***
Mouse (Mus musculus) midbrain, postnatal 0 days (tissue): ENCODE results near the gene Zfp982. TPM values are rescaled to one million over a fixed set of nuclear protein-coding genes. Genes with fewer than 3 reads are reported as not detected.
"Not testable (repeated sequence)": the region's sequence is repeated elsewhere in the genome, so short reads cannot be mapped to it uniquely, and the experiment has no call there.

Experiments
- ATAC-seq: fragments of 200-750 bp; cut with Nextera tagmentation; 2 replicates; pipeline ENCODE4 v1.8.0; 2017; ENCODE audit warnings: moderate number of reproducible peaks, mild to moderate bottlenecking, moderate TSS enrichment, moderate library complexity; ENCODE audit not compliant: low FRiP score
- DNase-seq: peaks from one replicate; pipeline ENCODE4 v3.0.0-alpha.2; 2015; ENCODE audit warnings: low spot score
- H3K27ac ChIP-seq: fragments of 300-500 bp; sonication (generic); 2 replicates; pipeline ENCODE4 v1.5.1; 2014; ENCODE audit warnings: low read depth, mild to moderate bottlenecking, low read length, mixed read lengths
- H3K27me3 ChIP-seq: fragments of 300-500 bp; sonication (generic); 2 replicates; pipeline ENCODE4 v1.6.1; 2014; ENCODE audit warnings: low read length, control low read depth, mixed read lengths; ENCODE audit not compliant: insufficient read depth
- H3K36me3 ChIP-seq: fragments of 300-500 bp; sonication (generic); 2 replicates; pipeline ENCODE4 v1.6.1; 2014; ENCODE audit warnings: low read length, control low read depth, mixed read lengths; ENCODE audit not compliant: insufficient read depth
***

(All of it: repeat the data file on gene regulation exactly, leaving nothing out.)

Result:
Mouse (Mus musculus) midbrain, postnatal 0 days (tissue): ENCODE results near the gene Zfp982. TPM values are rescaled to one million over a fixed set of nuclear protein-coding genes. Genes with fewer than 3 reads are reported as not detected.
"Not testable (repeated sequence)": the region's sequence is repeated elsewhere in the genome, so short reads cannot be mapped to it uniquely, and the experiment has no call there.

Experiments
- ATAC-seq: fragments of 200-750 bp; cut with Nextera tagmentation; 2 replicates; pipeline ENCODE4 v1.8.0; 2017; ENCODE audit warnings: moderate number of reproducible peaks, mild to moderate bottlenecking, moderate TSS enrichment, moderate library complexity; ENCODE audit not compliant: low FRiP score
- DNase-seq: peaks from one replicate; pipeline ENCODE4 v3.0.0-alpha.2; 2015; ENCODE audit warnings: low spot score
- H3K27ac ChIP-seq: fragments of 300-500 bp; sonication (generic); 2 replicates; pipeline ENCODE4 v1.5.1; 2014; ENCODE audit warnings: low read depth, mild to moderate bottlenecking, low read length, mixed read lengths
- H3K27me3 ChIP-seq: fragments of 300-500 bp; sonication (generic); 2 replicates; pipeline ENCODE4 v1.6.1; 2014; ENCODE audit warnings: low read length, control low read depth, mixed read lengths; ENCODE audit not compliant: insufficient read depth
- H3K36me3 ChIP-seq: fragments of 300-500 bp; sonication (generic); 2 replicates; pipeline ENCODE4 v1.6.1; 2014; ENCODE audit warnings: low read length, control low read depth, mixed read lengths; ENCODE audit not compliant: insufficient read depth